Confit of duck

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(CC) Photo: Hayford Peirce
Confit of duck and Lyonnaise potatoes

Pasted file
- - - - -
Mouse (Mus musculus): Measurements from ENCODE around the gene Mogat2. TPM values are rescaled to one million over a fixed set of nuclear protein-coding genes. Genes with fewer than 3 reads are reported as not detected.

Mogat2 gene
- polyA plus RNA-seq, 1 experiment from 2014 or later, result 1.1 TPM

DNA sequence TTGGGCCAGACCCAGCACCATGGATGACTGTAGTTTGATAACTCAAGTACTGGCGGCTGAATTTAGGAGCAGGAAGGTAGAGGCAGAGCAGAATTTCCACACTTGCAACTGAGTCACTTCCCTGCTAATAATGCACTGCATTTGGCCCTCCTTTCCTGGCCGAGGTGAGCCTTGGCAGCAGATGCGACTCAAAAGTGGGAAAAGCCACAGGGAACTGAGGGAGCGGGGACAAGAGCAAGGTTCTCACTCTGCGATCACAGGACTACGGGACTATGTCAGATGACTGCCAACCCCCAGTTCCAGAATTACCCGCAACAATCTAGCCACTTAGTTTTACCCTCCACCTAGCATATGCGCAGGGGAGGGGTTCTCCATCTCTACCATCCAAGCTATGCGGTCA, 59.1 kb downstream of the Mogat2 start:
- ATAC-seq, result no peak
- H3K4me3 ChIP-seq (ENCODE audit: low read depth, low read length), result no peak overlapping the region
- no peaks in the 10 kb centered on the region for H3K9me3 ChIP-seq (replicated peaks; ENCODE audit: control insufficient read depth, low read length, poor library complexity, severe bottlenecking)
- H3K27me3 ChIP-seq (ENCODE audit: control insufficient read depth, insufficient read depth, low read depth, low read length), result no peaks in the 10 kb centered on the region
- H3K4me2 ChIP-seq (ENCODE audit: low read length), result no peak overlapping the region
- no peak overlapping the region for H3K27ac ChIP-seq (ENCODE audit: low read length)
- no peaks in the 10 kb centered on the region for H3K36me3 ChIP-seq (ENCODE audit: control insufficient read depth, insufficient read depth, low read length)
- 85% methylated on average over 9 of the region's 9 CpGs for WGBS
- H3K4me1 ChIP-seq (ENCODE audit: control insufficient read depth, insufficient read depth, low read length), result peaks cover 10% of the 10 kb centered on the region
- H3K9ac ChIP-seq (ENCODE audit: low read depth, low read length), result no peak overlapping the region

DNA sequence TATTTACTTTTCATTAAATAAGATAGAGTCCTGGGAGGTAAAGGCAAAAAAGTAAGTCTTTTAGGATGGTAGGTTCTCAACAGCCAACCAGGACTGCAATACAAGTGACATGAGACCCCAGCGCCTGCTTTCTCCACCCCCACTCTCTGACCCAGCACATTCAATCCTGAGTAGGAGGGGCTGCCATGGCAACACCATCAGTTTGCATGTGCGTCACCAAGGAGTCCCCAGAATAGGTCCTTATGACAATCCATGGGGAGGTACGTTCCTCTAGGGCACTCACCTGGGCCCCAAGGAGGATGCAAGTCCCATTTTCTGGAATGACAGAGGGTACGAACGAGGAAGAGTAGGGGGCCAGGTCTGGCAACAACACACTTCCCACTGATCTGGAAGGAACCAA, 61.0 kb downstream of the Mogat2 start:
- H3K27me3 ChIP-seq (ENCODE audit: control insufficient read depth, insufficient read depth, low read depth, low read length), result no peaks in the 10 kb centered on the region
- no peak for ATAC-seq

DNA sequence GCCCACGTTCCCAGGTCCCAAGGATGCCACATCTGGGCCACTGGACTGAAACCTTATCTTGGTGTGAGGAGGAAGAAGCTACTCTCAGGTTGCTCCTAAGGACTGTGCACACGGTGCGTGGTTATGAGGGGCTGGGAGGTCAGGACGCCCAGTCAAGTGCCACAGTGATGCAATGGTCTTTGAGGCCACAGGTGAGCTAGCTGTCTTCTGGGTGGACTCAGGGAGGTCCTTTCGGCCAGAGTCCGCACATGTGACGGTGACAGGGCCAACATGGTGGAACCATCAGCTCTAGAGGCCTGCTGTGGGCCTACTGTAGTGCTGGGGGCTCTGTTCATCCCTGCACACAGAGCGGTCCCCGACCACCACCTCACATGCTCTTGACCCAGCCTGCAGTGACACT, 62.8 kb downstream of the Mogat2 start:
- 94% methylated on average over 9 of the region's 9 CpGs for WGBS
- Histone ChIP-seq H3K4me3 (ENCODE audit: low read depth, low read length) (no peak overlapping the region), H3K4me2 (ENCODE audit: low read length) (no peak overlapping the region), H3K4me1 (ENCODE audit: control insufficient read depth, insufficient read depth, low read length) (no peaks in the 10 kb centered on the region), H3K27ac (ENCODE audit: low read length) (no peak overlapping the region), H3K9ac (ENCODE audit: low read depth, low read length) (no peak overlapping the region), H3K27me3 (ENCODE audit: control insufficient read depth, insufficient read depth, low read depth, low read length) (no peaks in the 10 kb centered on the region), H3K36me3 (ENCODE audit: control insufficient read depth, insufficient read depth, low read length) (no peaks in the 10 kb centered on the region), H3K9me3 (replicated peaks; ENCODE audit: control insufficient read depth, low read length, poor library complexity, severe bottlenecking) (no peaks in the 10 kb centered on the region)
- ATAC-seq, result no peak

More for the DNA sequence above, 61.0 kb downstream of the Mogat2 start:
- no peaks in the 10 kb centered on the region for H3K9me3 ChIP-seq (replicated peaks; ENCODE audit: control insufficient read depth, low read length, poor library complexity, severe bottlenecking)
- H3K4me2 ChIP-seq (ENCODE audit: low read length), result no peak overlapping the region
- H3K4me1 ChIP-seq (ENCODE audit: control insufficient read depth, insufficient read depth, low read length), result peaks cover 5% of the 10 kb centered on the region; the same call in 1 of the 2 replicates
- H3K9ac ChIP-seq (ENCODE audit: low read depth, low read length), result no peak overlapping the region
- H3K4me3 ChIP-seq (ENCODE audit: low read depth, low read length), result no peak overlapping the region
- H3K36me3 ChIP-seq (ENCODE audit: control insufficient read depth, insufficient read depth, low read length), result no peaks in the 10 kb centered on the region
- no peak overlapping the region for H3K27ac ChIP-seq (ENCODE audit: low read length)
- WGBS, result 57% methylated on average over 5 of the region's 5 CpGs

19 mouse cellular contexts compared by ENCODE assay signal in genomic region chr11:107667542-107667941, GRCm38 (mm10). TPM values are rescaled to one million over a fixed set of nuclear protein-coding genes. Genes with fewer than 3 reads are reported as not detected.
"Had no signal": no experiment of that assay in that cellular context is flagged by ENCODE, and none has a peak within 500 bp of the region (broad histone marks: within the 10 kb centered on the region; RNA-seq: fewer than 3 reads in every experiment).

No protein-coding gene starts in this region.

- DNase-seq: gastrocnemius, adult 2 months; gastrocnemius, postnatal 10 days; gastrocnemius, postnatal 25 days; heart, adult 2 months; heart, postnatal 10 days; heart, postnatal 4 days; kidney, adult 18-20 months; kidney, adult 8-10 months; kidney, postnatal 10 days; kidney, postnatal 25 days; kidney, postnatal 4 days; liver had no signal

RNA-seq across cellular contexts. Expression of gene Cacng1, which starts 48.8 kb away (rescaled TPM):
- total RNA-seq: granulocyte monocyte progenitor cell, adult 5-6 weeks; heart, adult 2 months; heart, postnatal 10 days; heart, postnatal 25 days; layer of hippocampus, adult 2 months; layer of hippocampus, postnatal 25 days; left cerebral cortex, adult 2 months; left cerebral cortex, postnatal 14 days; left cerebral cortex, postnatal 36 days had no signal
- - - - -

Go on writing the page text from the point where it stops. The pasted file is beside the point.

Confit of duck or, in French, confit de canard is cooked duck that is then preserved for long periods in solidified duck or goose fat. Originally a simple country dish that was generally associated with Southwestern France in the days before refrigeration, in the last three decades it has become a popular standard in French restaurants throughout the world. "Confit" is derived from confire, the French verb meaning here "to preserve by means of a gentle cooking in fat." Large pieces of duck, usually the thigh and its attached drumstick, are first salted and left to rest for a day or so. They are then immersed in large quantities of duck fat and cooked very slowly over low heat for several hours. After cooling, the pieces of cooked duck are then placed in containers and completely covered with cooled but still liquid duck fat. Confit can be eaten immediately after this initial cooking, but most authorities believe that it develops more flavor by being stored in the solidified fat in a cool area for at least six weeks or even longer. Just before eating, the confit is removed from its protective coating of fat and then warmed in such a way that its skin is rendered golden brown and crispy. Although goose, pork, and even lamb are also made into confit and sold in cans, for many years the most well-known kind of confit was that of goose. In the 1970s, however, with the development of the so-called nouvelle cuisine (new cooking), lightly cooked pieces of duck breast (magret de canard) became a prominent feature on many restaurant menus. With a large surplus of duck thighs now on hand, confit of duck was soon promoted as means of using the thighs and it is now more widely available than confit of goose.

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